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Evolution of the Gold Coast Seaway & Broadwater

Evolution of the Gold Coast Seaway & Broadwater

The Gold Coast Seaway, also known as Southport Seaway, is one of the two main tidal inlets on Australia’s east coast that serves as the main navigation entrance from the Pacific Ocean into the Gold Coast Broadwater and the southern part of Moreton Bay. It is one of the most significant engineering feats in Australia, which also includes the world-first sand bypassing system, constructed between 1984 and 1986.

The GC Seaway is known to provide safe navigation for vessels and boaties; however, this has not always been the case. Prior to its construction, the Nerang River entrance had a long history of instability. The main reasons for the construction of the Gold Coast Seaway, the sand bypassing system, and Wave Break Island were to stabilise the entrance, preventing shoreline erosion to the north, maintaining a decent beach width to the south, and overall, to provide a safe navigable channel.

The reasons for the entrance’s instability included the combination of northern drift of sand, strong south-easterly winds, and wave climate, which resulted in over 500,000 cubic metres of sand movement along the south-east Queensland coast each year. For instance, in the early 1800s, the Nerang River entered the Pacific Ocean where The Star Casino is now located in Broadbeach, and by 1930, the entrance moved to Main Beach where Sea World is today.

Emeritus Professor Rodger Tomlinson, foundation director of the Griffith Centre for Coastal Management, looked back on the history of the entrance, its early evolution, the main reasons that resulted in a call for a stable entrance, and some concerns that still need to be addressed.

“A potted history includes the first sightings of what was thought to be the entrance by Europeans in 1823. However, there are suggestions that the entrance may have been closed with the Nerang discharging up into Moreton Bay for a while,” shares Prof. Tomlinson.

He explained that the big change was the breakthrough at Jumpinpin in 1898, when the sea permanently broke through at Tuleen, creating the Jumpinpin Bar, and dividing Stradbroke Island in two, forming South and North Stradbroke Islands. It is believed that the breakthrough of the ocean at Jumpinpin started with a shipwreck.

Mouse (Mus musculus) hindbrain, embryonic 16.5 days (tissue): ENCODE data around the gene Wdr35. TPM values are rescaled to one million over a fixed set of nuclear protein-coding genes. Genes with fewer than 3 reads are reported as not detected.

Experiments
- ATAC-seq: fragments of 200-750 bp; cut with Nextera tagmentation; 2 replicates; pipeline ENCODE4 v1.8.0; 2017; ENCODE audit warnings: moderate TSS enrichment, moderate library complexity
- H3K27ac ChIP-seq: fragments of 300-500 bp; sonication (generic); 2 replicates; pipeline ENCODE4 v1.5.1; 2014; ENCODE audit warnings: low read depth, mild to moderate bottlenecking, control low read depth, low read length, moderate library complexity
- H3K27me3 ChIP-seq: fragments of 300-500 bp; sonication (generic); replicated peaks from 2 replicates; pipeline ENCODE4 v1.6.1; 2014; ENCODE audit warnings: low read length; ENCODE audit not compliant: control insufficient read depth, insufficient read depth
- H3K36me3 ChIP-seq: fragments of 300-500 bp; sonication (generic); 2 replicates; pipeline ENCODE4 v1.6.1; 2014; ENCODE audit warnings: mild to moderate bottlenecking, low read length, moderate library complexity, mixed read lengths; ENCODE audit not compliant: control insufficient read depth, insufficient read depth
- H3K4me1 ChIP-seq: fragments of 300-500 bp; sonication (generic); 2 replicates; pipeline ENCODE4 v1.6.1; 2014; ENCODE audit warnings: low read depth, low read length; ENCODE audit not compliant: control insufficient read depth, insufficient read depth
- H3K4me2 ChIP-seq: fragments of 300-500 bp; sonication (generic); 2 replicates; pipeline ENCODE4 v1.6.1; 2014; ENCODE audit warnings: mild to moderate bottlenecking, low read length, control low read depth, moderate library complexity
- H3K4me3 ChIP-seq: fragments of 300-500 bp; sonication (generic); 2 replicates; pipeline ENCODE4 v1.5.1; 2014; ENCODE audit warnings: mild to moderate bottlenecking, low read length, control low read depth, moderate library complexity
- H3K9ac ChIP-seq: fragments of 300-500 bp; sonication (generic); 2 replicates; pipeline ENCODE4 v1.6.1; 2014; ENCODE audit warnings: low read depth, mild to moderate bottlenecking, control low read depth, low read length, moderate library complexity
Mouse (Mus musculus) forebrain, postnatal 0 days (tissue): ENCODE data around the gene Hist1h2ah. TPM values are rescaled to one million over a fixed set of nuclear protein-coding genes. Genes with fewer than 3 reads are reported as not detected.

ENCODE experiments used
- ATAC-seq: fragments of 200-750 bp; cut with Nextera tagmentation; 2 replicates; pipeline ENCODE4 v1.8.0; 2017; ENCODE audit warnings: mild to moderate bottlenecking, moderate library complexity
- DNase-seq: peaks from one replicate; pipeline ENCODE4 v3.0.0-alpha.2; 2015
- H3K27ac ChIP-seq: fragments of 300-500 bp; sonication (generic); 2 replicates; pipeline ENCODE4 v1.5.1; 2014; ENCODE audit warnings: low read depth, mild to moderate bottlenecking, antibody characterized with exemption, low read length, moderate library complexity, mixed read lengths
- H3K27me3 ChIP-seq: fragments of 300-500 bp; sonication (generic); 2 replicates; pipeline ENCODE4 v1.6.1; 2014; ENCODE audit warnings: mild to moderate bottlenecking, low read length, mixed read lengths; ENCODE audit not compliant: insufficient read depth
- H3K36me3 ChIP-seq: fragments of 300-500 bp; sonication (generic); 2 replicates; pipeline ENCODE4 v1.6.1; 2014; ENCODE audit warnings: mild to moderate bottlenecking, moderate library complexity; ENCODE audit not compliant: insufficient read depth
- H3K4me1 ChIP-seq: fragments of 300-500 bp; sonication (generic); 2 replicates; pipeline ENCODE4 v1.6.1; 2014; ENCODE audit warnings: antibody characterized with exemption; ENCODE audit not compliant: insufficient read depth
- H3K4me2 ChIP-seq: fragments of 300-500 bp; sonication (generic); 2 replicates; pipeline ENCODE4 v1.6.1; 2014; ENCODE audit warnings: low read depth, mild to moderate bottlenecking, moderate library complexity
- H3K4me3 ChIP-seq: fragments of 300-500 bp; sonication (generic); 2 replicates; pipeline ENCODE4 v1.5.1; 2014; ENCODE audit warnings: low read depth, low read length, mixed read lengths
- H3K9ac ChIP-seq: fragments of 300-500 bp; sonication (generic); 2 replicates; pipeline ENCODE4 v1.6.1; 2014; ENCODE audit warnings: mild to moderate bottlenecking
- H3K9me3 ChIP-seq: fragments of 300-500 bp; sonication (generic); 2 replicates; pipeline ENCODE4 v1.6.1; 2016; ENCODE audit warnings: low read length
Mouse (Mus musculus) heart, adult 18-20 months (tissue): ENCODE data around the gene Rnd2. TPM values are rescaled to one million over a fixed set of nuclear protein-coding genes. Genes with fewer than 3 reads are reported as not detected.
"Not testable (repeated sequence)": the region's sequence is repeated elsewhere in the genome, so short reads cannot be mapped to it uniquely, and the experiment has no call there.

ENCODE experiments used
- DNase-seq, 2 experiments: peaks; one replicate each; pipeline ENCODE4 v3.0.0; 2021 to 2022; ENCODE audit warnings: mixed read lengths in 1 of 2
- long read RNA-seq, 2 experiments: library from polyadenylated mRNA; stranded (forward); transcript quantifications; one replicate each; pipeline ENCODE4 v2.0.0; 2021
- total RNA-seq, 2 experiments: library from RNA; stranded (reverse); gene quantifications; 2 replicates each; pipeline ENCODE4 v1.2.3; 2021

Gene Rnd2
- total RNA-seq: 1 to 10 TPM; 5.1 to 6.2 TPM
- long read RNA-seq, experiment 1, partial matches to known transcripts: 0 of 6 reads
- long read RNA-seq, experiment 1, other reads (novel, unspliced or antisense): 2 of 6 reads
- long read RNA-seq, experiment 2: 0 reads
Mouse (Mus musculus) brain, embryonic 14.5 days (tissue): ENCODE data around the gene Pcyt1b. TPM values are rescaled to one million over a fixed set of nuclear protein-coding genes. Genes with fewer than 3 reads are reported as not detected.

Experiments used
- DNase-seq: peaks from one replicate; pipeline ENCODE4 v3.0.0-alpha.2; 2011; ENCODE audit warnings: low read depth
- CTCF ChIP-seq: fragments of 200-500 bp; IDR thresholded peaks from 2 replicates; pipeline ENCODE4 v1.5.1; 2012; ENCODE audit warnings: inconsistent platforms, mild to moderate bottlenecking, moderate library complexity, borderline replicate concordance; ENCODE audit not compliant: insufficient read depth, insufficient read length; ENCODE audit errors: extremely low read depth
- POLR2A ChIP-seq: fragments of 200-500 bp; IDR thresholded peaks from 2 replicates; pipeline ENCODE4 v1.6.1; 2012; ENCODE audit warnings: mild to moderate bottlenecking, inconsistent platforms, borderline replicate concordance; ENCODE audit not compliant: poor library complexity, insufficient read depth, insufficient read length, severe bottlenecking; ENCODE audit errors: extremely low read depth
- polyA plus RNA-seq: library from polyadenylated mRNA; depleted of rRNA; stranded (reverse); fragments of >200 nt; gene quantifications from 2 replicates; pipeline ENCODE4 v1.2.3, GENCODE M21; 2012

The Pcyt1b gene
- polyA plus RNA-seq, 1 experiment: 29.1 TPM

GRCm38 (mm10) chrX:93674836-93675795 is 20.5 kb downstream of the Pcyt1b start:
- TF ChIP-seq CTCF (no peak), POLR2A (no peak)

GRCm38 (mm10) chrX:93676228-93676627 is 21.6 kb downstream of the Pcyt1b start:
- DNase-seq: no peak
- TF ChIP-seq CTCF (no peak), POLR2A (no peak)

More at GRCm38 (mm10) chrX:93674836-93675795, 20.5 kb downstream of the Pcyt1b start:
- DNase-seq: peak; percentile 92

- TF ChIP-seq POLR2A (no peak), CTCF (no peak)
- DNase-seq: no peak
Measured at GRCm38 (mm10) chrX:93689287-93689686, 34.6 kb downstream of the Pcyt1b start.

“This changed the balance between tidal flow and alongshore sand movement at the Nerang entrance, with the tidal flow from the Broadwater now effectively being half of what it was before. This meant that the Nerang entrance migrated to the north under the influence of the alongshore sand movement creating the Spit. Of course, during major storms or floods, the entrance would break through to the south, and the cycle of migration would continue. This resulted in the build-up of the shoals inside the Broadwater and the entrance channel and ebb-tidal delta constantly changing and not reaching a stable condition. With the growth of the Gold Coast and increased boat usage, there were calls for a stable entrance,” adds Prof. Tomlinson.

According to estimates, it was believed that the entrance would be opposite Runaway Bay by 2050, and the town of Currigee on South Stradbroke Island would have been in danger if the entrance had not been stabilised. Unfortunately, it was already too late for Moondarewa, a coastal town on the southern tip of Stradbroke Island that disappeared in the late 1930s as a result of the northward migration of the entrance prior to the construction of the Seaway.

There were a number of factors that contributed to the decision to constructing a stable seaway. Prof. Tomlinson lists, “The need to make the entrance stable for navigation, potential interest in property development on South Stradbroke Island, and stabilisation of Main Beach against erosion. The entrance stabilisation was a recommendation in the 1970 Delft Report into coastal erosion.”